It’s hard to imagine a tougher start for a southern hairy-nosed wombat joey. This little one ended up away from the warmth and safety of mother’s pouch on a cold December morning in 2002. When keepers discovered the baby on the floor of her mom’s enclosure, her body temperature was 30 degrees Fahrenheit, below normal, and the prognosis was grim. Hypothermia led to a severe case of pneumonia, a condition necessitating intensive medical treatment.
But the tiny joey pulled through. Not only did she survive, she thrived, maintaining a sweet and affectionate nature as she grew. Keepers named her Tangara, which means “a long journey” in an Australian Aboriginal language, and after three months, it seemed as though the difficult leg of her journey was over.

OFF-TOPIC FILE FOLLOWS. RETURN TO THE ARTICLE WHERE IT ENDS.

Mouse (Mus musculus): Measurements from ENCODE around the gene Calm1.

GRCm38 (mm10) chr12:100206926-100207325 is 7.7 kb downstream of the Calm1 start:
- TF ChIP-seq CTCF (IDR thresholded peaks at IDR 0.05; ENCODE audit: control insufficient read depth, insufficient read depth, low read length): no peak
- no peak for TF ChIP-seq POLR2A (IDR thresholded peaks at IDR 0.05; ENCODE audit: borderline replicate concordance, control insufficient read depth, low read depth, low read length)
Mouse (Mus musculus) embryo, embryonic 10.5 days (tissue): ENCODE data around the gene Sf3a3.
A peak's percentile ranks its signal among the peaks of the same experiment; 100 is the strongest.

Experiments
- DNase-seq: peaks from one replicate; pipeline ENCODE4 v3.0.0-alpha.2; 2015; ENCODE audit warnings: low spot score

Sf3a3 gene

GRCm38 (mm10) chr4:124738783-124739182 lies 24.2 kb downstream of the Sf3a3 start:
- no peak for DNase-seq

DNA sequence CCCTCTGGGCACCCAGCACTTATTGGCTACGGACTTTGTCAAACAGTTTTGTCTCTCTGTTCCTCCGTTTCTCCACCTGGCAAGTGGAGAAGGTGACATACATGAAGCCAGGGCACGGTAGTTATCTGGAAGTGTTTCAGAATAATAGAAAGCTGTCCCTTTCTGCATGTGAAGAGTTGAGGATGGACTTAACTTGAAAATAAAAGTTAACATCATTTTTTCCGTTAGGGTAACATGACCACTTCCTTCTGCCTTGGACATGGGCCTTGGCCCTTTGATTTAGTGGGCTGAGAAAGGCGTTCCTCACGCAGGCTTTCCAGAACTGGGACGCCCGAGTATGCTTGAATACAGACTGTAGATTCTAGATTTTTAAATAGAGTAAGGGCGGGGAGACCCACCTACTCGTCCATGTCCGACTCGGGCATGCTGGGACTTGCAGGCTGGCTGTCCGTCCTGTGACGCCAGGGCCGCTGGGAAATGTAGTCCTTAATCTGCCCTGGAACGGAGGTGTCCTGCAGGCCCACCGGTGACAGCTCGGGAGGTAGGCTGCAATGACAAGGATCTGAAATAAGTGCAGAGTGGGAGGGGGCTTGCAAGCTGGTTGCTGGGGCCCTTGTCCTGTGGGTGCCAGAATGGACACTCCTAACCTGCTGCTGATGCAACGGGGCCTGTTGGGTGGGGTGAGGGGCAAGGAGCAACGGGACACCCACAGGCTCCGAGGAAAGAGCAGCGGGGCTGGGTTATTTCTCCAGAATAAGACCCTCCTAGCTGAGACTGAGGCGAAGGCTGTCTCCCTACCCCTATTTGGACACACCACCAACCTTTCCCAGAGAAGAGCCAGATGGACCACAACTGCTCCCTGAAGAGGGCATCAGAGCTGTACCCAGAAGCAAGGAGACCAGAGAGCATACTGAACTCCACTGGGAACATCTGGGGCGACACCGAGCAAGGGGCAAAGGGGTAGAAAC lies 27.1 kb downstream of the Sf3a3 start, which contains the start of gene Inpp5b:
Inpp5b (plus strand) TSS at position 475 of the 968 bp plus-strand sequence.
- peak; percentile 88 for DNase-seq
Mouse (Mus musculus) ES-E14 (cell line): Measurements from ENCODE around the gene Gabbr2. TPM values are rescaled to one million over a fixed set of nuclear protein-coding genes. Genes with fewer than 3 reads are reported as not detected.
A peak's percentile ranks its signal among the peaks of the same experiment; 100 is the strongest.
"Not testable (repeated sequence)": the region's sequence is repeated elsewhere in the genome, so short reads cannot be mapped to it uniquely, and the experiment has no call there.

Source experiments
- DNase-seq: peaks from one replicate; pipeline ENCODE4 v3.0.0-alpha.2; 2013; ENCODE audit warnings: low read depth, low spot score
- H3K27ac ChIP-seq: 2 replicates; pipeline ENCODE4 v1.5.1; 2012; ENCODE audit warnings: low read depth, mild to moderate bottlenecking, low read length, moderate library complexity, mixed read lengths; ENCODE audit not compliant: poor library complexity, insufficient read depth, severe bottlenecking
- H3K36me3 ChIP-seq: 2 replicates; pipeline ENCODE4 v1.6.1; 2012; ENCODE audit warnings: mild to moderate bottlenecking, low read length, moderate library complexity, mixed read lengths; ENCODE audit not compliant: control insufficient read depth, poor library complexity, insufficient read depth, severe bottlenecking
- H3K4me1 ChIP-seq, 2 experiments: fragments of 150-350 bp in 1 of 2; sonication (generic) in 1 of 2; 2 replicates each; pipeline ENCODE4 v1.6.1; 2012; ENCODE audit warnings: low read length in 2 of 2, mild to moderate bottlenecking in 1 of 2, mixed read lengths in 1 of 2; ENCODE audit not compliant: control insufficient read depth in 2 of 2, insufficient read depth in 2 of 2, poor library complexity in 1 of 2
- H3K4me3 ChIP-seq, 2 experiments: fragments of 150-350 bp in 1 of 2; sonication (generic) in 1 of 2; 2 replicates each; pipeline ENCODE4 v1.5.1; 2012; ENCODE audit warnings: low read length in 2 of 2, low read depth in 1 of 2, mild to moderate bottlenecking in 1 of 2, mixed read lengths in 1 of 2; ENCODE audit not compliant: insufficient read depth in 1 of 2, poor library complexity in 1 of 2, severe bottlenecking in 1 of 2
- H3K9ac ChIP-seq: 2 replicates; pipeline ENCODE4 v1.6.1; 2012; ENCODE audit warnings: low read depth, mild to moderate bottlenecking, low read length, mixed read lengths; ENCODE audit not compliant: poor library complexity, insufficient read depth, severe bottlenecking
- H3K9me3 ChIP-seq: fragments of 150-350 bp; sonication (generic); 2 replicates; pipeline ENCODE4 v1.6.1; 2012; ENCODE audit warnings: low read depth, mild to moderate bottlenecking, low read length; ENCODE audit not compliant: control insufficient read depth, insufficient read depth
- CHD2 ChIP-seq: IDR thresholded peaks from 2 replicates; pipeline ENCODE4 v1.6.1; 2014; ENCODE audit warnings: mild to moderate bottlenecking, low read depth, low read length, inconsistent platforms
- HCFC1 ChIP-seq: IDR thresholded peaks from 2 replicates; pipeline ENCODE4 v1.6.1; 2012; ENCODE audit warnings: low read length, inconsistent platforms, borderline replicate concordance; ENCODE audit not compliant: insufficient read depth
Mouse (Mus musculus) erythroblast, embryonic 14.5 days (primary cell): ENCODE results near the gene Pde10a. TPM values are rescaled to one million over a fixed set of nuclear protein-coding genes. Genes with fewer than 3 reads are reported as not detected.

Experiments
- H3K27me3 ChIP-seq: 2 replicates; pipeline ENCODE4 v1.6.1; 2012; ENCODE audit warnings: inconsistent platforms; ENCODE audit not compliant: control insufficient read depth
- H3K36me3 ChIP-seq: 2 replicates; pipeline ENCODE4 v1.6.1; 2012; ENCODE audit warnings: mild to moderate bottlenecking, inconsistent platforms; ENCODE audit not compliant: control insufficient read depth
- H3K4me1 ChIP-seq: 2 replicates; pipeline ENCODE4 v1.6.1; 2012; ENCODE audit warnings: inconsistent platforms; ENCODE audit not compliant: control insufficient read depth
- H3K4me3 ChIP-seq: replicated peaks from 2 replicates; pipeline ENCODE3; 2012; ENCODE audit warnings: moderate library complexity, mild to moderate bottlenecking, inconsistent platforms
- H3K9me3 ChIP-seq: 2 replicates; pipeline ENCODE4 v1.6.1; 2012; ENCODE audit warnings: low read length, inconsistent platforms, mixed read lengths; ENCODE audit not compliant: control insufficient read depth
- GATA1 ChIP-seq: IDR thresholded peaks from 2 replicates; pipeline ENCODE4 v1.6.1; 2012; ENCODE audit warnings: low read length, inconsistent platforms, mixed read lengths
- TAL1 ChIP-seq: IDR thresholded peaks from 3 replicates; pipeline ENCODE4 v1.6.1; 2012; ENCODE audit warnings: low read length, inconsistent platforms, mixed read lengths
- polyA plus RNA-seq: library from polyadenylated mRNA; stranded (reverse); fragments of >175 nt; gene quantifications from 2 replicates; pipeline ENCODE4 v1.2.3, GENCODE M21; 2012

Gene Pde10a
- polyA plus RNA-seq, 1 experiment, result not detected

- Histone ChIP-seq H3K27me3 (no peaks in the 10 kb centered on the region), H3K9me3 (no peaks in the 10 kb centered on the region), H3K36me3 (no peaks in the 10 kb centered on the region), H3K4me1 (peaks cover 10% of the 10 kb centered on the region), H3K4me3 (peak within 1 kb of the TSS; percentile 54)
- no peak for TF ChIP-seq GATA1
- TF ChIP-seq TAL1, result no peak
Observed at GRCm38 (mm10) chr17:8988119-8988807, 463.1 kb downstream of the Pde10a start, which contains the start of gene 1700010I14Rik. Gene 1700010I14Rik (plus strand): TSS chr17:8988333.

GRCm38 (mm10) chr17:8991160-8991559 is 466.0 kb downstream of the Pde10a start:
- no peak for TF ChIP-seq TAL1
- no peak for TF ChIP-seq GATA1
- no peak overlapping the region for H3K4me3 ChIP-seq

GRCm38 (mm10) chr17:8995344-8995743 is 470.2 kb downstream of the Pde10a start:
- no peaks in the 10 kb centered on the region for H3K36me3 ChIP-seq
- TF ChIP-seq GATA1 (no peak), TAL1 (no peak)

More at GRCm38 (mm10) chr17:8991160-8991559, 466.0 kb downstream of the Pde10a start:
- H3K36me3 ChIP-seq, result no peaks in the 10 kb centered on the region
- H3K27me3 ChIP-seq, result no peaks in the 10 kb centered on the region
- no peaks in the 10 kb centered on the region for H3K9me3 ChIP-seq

But then Tangara hit another rough patch—a sudden bout of weakness and lethargy. A battery of medical tests revealed a potentially life-threatening heart condition. Her keepers were devastated; Tangara was prescribed another period of intensive care. The feisty little wombat once again beat the odds with her unrelenting determination to survive—she recovered completely from her ailments. Tangara’s journey was long one, but she completed it, one little furry step at a time.